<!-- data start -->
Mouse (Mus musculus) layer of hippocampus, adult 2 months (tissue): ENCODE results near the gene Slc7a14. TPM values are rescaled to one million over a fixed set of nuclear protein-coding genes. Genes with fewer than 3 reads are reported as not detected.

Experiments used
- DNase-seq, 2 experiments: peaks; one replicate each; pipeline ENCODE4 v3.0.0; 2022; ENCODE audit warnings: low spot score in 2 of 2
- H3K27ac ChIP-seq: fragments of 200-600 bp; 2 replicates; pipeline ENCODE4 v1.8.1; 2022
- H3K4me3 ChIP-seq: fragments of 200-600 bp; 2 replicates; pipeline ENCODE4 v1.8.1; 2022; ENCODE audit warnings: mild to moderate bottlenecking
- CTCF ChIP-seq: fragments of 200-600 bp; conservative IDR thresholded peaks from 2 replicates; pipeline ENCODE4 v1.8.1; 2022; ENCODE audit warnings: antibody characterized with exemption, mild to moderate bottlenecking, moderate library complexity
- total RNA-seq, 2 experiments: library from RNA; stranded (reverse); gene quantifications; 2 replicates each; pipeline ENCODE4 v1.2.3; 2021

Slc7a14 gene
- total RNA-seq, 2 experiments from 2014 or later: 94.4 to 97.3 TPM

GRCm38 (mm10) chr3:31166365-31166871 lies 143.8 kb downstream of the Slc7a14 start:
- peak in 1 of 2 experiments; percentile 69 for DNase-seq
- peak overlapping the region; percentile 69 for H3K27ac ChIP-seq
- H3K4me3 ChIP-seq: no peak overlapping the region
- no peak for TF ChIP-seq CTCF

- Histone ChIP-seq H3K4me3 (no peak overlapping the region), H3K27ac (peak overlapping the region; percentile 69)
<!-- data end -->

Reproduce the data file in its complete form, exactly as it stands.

Mouse (Mus musculus) layer of hippocampus, adult 2 months (tissue): ENCODE results near the gene Slc7a14. TPM values are rescaled to one million over a fixed set of nuclear protein-coding genes. Genes with fewer than 3 reads are reported as not detected.

Experiments used
- DNase-seq, 2 experiments: peaks; one replicate each; pipeline ENCODE4 v3.0.0; 2022; ENCODE audit warnings: low spot score in 2 of 2
- H3K27ac ChIP-seq: fragments of 200-600 bp; 2 replicates; pipeline ENCODE4 v1.8.1; 2022
- H3K4me3 ChIP-seq: fragments of 200-600 bp; 2 replicates; pipeline ENCODE4 v1.8.1; 2022; ENCODE audit warnings: mild to moderate bottlenecking
- CTCF ChIP-seq: fragments of 200-600 bp; conservative IDR thresholded peaks from 2 replicates; pipeline ENCODE4 v1.8.1; 2022; ENCODE audit warnings: antibody characterized with exemption, mild to moderate bottlenecking, moderate library complexity
- total RNA-seq, 2 experiments: library from RNA; stranded (reverse); gene quantifications; 2 replicates each; pipeline ENCODE4 v1.2.3; 2021

Slc7a14 gene
- total RNA-seq, 2 experiments from 2014 or later: 94.4 to 97.3 TPM

GRCm38 (mm10) chr3:31166365-31166871 lies 143.8 kb downstream of the Slc7a14 start:
- peak in 1 of 2 experiments; percentile 69 for DNase-seq
- peak overlapping the region; percentile 69 for H3K27ac ChIP-seq
- H3K4me3 ChIP-seq: no peak overlapping the region
- no peak for TF ChIP-seq CTCF

- Histone ChIP-seq H3K4me3 (no peak overlapping the region), H3K27ac (peak overlapping the region; percentile 69)